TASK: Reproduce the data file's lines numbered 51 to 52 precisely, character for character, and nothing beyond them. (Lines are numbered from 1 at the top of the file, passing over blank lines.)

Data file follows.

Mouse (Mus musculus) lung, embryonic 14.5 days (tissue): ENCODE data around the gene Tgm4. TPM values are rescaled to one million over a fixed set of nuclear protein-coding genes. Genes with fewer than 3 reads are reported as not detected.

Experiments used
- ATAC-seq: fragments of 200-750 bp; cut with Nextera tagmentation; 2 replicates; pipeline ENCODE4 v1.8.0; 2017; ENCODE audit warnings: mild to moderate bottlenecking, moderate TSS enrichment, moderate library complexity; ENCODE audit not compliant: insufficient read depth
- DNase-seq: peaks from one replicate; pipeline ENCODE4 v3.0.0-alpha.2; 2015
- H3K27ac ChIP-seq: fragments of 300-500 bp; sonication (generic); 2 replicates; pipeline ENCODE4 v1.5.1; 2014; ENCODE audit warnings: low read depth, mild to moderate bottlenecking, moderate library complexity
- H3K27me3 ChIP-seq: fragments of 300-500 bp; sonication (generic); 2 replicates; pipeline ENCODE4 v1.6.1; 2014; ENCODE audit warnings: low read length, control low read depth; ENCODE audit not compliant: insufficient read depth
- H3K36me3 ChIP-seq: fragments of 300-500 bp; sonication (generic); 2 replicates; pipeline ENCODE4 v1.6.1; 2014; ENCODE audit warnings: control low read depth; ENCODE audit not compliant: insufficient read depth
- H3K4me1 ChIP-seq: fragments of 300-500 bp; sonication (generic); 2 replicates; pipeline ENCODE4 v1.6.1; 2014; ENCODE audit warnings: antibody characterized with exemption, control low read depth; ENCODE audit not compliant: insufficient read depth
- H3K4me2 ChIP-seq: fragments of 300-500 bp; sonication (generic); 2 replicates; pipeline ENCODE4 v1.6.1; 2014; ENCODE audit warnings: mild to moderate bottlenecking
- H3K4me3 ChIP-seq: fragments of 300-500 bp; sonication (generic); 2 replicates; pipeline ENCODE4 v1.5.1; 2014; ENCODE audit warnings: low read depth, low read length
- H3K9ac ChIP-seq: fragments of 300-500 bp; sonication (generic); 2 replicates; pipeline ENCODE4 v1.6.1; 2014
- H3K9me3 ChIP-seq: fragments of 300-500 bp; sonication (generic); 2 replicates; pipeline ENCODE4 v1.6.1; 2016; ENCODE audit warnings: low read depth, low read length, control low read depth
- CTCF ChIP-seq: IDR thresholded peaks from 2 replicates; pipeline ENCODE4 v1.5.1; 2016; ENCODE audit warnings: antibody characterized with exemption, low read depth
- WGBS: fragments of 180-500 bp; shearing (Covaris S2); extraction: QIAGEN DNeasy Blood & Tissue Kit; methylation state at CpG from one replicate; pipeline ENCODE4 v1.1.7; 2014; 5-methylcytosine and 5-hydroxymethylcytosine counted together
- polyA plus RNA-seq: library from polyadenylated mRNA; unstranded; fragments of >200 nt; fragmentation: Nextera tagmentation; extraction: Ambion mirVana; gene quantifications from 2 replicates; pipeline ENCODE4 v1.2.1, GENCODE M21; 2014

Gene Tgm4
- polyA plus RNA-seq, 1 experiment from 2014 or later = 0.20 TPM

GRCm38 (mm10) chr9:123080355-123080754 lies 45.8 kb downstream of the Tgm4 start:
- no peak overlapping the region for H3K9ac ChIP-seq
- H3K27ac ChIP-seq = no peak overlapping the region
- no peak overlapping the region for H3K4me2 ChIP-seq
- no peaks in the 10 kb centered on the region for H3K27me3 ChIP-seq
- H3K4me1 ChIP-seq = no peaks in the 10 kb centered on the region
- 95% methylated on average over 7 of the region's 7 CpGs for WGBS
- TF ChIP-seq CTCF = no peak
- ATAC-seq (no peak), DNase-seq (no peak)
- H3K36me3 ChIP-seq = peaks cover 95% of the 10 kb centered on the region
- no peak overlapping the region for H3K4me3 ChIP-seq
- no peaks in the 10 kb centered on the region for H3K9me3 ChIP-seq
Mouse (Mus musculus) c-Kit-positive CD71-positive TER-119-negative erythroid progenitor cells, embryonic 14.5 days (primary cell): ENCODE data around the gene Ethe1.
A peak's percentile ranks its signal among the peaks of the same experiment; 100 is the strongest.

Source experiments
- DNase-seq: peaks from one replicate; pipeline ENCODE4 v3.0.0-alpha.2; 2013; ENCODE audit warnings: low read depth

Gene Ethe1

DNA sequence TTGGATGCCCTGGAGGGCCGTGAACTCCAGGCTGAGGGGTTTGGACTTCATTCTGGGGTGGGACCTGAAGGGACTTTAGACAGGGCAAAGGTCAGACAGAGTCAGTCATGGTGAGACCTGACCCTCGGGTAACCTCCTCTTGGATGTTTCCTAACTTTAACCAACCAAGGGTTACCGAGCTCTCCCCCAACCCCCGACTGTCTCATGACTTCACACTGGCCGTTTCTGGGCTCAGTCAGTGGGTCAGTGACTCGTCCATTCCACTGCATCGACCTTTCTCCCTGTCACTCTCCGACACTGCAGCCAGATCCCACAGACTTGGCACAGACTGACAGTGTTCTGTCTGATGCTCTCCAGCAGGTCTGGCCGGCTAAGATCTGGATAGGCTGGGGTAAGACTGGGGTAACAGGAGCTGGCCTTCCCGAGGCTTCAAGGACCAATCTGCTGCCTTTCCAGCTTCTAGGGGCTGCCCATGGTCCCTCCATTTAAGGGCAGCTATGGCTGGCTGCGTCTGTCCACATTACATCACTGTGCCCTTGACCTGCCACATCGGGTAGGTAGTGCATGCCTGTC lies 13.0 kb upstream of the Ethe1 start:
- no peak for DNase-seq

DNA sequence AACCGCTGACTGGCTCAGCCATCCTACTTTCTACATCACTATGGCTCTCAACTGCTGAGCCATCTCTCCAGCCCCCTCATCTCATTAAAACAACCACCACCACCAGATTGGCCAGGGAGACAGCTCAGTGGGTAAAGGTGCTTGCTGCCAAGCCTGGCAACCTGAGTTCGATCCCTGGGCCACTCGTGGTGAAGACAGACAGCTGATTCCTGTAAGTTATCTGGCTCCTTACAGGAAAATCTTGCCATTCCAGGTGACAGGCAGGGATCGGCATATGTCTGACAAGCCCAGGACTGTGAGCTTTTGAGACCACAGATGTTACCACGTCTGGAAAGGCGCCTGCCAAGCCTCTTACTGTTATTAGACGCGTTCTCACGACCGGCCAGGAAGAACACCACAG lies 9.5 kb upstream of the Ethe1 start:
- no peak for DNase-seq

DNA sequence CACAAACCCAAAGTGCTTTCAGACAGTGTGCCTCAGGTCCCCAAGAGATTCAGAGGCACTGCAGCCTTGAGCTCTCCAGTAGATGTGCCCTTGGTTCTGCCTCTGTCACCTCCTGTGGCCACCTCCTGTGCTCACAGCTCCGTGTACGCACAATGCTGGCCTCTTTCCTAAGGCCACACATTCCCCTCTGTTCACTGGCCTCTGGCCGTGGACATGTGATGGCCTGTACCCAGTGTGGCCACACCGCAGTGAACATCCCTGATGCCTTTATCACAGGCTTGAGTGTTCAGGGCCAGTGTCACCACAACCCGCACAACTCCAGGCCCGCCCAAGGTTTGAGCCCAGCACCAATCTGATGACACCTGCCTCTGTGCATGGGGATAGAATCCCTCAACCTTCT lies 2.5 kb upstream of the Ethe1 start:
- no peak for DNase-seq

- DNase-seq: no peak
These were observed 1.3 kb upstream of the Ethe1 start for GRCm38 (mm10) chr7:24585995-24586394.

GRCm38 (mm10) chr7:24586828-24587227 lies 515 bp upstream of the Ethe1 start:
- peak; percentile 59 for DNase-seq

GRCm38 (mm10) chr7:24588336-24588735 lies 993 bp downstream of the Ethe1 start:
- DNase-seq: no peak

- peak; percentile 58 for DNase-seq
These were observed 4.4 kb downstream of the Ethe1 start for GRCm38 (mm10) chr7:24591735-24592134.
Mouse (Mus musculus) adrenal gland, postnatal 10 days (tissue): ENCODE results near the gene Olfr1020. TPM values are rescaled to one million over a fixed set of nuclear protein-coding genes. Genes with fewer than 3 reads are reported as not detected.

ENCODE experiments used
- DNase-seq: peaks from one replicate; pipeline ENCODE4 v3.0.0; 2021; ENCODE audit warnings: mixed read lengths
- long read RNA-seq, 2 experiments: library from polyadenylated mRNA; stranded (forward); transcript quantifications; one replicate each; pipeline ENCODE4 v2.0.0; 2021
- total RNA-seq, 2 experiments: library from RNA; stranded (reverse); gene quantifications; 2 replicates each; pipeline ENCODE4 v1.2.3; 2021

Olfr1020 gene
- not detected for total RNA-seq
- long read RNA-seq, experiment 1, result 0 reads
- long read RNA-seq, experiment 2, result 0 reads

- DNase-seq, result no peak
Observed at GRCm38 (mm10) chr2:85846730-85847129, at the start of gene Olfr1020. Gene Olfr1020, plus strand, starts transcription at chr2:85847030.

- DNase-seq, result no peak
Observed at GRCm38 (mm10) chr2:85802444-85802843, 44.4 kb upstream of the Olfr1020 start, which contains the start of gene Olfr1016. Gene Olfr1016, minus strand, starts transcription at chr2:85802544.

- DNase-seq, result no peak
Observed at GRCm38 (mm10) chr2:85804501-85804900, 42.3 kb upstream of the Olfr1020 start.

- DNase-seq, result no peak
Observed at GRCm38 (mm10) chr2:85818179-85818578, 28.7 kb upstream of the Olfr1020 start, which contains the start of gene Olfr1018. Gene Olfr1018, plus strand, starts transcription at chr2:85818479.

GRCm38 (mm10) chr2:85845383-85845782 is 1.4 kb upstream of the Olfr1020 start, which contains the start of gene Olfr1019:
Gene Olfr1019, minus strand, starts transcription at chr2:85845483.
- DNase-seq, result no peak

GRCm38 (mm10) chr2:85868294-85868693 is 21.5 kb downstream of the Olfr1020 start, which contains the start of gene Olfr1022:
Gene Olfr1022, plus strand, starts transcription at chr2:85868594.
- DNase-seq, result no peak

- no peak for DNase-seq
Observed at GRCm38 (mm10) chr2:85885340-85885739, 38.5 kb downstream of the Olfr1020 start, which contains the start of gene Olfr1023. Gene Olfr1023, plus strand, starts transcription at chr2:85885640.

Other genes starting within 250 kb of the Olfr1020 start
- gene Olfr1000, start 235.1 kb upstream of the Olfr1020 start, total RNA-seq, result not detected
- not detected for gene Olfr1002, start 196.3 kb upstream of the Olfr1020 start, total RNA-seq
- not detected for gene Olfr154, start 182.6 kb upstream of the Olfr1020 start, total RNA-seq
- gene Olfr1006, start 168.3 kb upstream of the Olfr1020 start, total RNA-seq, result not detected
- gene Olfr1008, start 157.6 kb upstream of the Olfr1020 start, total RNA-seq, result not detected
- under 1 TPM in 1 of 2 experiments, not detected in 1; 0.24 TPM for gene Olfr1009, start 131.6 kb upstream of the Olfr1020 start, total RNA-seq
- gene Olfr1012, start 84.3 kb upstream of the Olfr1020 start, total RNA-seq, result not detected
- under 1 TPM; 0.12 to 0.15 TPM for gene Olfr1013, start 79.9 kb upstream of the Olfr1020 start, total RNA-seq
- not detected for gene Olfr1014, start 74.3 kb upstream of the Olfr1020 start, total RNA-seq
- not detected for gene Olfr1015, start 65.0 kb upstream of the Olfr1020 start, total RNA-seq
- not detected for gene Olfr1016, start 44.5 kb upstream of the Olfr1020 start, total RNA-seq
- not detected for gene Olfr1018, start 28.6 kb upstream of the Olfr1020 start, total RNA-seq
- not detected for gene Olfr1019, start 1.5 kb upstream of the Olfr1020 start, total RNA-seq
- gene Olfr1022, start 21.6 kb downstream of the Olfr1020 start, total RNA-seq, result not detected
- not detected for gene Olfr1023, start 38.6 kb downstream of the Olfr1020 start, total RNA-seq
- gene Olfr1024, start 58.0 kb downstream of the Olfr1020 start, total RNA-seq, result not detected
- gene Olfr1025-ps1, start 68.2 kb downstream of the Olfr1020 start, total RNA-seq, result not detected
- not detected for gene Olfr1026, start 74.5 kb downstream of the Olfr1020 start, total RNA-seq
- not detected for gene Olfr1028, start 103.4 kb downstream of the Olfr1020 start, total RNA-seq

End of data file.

- DNase-seq: peaks from one replicate; pipeline ENCODE4 v3.0.0; 2021; ENCODE audit warnings: mixed read lengths
- long read RNA-seq, 2 experiments: library from polyadenylated mRNA; stranded (forward); transcript quantifications; one replicate each; pipeline ENCODE4 v2.0.0; 2021